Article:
The best Google Cardboard VR apps

Games, concerts, and other immersive virtual reality experiences—and many are available for free.

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Don't be Card-bored

Cardboard is Google's do-it-yourself gateway into virtual reality, letting you strap your Android phone into a cardboard shell (with a couple of lenses and magnets) and immerse yourself in 3D worlds. It's pretty cheap and easy to get started, and there are dozens of apps to download.

Many aren’t great, admittedly—but some of them are, and there’s a wide selection of different experiences worth exploring. Whether you want interactive games, neat video content with added visual depth, or other curiosities to dig into, these 10 top Cardboard apps should amuse you for some time. And nearly all of them are free, to boot. (Remember: the split left/right images merge into one 3D image when you use the headset.)

Also on ITworld: How to build your own Google Cardboard VR viewer

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Cardboard

There’s more to Google’s app than sorting your VR collection: it also has great demos you can’t get elsewhere. They’re short and/or simple, but overall, it’s a perfect introduction to what Cardboard can do.

The Google Earth demo is especially neat, although very lo-fi: you can fly around cities, which are roughly rendered and have flickering textures, making it unintentionally dreamlike. Windy Day is an adorable 3D cartoon from an ex-Pixar director, Tour Guide lets you view Versailles with narration, and Exhibit shows off cultural artifacts that you can see from all over. And the YouTube and Photo Sphere apps let you view videos or images through the lenses.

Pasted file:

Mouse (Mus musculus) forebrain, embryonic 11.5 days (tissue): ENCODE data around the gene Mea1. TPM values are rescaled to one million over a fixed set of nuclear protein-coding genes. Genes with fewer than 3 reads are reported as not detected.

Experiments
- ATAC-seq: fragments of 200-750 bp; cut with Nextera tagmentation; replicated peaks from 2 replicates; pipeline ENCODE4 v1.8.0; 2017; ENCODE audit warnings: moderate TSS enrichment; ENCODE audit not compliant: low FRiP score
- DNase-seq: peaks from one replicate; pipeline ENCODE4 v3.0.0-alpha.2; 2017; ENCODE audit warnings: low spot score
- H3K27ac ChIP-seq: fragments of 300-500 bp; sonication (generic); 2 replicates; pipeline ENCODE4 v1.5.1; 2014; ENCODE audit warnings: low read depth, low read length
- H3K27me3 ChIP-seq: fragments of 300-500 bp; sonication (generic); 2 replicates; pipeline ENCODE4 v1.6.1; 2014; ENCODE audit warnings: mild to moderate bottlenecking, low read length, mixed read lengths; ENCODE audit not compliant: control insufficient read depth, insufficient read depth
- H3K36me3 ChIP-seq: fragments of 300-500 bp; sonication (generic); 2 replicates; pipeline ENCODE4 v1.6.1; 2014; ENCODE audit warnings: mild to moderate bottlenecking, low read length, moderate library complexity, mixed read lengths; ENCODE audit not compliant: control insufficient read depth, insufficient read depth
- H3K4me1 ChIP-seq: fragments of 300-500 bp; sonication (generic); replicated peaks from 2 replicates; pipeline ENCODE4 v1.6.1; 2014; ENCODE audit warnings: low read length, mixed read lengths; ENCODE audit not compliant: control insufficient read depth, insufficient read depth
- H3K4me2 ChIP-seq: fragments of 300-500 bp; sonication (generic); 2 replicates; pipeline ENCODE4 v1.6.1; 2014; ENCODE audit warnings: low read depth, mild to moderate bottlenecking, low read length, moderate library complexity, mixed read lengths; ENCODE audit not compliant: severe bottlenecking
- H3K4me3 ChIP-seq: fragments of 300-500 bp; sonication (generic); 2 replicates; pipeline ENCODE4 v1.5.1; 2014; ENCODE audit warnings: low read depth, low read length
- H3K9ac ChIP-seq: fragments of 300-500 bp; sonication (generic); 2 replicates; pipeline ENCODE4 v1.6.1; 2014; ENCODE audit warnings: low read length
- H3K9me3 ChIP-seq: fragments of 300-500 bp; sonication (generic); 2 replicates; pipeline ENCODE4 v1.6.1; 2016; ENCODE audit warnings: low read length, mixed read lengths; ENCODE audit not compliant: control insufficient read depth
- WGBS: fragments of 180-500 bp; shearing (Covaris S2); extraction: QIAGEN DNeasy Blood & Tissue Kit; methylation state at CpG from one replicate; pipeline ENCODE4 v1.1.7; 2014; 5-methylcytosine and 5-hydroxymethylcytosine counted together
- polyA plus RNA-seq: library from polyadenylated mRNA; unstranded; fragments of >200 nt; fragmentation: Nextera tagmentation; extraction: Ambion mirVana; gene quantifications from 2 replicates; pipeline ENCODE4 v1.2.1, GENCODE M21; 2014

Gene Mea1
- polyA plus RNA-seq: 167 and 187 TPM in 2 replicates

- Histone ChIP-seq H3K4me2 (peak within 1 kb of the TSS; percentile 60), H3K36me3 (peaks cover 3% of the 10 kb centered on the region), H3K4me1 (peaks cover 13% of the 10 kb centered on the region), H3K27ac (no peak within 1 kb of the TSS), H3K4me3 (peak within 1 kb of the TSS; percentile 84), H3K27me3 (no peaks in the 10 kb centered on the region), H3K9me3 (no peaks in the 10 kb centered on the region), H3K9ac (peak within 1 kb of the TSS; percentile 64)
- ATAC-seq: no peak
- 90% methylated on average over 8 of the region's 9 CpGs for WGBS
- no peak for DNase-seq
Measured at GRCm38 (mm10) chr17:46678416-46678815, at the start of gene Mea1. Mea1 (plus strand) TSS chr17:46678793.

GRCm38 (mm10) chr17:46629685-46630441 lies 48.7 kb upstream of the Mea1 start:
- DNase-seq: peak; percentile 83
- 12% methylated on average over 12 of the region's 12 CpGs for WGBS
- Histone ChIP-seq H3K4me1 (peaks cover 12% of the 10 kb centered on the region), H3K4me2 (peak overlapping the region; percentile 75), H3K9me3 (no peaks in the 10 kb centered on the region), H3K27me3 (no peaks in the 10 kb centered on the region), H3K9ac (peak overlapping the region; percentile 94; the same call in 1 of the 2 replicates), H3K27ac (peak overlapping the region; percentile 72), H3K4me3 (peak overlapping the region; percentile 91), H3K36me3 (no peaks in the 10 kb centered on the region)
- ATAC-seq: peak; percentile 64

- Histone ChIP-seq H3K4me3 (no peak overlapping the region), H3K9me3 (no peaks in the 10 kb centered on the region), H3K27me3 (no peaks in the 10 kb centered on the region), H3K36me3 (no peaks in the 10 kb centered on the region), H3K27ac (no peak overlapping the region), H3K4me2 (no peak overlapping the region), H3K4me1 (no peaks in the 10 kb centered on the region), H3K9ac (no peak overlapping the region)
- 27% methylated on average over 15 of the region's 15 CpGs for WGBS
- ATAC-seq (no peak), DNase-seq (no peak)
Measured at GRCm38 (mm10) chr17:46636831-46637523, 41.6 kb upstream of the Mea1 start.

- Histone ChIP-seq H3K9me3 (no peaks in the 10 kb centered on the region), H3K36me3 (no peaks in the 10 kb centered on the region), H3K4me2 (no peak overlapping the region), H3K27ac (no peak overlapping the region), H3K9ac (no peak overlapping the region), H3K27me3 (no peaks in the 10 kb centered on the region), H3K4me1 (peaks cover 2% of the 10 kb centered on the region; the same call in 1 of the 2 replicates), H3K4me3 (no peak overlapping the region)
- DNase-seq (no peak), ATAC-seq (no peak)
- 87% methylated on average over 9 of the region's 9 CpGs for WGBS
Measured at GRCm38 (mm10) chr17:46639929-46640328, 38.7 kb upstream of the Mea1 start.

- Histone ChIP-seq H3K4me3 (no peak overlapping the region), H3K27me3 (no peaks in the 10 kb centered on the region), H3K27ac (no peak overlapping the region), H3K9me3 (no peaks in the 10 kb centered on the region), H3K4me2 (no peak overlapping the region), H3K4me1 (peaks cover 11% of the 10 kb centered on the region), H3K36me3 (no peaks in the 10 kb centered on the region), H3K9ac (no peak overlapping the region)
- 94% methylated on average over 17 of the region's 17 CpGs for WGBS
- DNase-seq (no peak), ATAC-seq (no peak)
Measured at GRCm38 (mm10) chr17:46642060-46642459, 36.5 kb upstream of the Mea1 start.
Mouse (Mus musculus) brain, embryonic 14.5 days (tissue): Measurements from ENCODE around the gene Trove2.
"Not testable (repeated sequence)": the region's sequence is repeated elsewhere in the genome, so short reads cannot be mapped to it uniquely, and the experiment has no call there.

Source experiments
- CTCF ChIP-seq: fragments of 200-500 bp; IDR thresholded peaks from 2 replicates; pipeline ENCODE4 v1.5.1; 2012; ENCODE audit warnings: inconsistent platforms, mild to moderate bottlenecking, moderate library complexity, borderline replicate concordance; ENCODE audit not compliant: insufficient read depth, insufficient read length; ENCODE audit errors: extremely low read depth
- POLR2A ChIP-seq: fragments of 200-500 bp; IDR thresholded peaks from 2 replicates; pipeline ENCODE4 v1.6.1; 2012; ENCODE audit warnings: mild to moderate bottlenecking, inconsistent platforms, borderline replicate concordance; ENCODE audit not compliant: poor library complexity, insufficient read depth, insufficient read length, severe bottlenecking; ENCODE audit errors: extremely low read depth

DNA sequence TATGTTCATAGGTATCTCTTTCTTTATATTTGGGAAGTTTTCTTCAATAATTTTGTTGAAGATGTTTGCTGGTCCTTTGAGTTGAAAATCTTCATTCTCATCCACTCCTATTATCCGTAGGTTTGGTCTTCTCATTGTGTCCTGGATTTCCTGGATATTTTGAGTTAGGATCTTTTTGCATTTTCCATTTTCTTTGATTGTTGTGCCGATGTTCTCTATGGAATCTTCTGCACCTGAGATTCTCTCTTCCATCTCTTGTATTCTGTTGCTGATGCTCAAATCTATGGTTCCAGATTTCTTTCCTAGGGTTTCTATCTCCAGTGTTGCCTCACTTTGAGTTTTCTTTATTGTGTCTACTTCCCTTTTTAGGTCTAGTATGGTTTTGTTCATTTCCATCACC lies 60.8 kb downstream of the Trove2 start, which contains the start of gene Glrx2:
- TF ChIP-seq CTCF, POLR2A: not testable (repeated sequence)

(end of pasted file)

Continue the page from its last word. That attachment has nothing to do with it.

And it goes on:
Cardboard (Free)

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Proton Pulse

Easily the most fun I’ve had with a VR game, Proton Pulse essentially puts a 3D spin on Breakout—or “one-player Pong” if you haven’t played the old classic. In this case, you’ll move your head to shift the translucent paddle in front of you, and use it to bat a bouncing ball to clear the blocks floating around the play field. 

It’s a simple concept, but for a game that relies entirely on head movements, it’s a lot of fun. Credit that in part to the super crisp, vibrant graphics, which expertly depict the depth of each stage and really show the benefit of gaming in VR. But mainly, Proton Pulse is just a classic, tried-and-true gaming premise that’s smartly tuned for headset play. And it’s a blast.

Proton Pulse (Free)

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VRSE - Sundance Selection

Among VR clips designed only to dazzle, VRSE – Sundance Selection is one of the best around. Evolution of Verse, the star attraction, is a short film full of surreal imagery: a train chugging through a lake until it smashes into your position, bursting into thousands of winged creatures that then transform into confetti.